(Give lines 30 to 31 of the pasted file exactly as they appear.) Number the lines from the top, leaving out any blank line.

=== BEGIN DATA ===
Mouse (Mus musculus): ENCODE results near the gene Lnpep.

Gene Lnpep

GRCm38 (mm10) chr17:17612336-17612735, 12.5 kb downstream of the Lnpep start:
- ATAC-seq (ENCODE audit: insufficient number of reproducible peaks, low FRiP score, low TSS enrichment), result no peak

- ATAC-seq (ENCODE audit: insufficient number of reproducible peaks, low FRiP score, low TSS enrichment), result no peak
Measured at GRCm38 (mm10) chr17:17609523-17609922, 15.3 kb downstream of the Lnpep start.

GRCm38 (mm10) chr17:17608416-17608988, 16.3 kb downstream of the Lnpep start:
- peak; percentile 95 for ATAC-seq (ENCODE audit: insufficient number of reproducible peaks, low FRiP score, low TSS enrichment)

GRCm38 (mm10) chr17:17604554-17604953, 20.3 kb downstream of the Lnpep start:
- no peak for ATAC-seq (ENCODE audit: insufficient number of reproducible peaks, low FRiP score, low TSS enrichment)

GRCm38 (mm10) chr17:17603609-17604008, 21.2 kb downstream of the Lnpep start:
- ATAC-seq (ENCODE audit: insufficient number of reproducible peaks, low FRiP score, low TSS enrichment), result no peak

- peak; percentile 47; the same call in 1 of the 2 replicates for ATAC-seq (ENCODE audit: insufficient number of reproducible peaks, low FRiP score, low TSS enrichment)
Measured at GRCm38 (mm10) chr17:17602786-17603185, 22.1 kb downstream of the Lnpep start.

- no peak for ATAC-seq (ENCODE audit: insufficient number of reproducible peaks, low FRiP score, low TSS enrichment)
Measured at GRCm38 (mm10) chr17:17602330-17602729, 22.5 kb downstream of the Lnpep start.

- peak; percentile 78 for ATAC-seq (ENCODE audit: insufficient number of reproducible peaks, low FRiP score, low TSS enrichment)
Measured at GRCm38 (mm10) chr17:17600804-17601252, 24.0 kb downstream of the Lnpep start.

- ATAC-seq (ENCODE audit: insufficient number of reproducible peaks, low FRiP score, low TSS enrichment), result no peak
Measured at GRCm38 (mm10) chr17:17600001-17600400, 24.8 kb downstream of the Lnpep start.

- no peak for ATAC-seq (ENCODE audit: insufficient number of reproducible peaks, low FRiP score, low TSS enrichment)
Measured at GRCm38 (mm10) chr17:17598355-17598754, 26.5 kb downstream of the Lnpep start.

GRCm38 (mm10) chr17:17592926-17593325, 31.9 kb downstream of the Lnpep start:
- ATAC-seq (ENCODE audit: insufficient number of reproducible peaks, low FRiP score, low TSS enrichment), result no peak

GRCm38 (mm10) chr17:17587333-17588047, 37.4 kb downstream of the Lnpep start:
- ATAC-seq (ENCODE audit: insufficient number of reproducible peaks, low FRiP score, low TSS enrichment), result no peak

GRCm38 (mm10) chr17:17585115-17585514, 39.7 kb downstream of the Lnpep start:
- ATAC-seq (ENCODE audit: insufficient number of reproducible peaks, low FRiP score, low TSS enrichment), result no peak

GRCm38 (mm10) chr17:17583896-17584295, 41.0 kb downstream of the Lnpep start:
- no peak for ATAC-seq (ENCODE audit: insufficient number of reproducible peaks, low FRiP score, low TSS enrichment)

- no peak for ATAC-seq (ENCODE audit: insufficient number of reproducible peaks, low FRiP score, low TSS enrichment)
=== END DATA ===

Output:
- no peak for ATAC-seq (ENCODE audit: insufficient number of reproducible peaks, low FRiP score, low TSS enrichment)

- no peak for ATAC-seq (ENCODE audit: insufficient number of reproducible peaks, low FRiP score, low TSS enrichment)